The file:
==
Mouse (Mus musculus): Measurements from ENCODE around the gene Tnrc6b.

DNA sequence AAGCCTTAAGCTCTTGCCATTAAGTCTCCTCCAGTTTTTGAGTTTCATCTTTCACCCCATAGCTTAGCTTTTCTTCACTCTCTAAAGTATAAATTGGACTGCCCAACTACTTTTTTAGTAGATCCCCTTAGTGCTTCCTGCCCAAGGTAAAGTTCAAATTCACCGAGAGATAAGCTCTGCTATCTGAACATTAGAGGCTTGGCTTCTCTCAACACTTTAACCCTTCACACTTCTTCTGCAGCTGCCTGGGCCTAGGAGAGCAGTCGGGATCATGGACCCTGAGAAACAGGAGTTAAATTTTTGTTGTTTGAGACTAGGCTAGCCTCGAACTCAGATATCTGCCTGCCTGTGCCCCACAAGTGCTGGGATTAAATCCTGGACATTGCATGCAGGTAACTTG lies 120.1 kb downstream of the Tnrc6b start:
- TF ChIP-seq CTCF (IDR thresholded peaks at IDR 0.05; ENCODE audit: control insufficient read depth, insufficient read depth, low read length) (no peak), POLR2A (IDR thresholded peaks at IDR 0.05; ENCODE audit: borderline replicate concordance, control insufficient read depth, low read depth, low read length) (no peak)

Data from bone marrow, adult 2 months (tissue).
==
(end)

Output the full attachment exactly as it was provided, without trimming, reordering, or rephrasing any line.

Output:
Mouse (Mus musculus): Measurements from ENCODE around the gene Tnrc6b.

DNA sequence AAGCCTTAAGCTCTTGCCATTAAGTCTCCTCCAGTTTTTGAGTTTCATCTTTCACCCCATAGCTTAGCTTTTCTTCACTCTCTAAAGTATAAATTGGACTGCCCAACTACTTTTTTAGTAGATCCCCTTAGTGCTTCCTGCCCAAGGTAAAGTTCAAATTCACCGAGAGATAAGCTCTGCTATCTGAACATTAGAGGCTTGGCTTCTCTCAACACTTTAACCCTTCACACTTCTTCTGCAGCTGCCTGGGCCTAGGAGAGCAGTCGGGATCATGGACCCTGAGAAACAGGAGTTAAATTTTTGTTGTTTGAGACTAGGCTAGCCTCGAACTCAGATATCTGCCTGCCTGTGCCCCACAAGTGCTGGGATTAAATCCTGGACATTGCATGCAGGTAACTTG lies 120.1 kb downstream of the Tnrc6b start:
- TF ChIP-seq CTCF (IDR thresholded peaks at IDR 0.05; ENCODE audit: control insufficient read depth, insufficient read depth, low read length) (no peak), POLR2A (IDR thresholded peaks at IDR 0.05; ENCODE audit: borderline replicate concordance, control insufficient read depth, low read depth, low read length) (no peak)

Data from bone marrow, adult 2 months (tissue).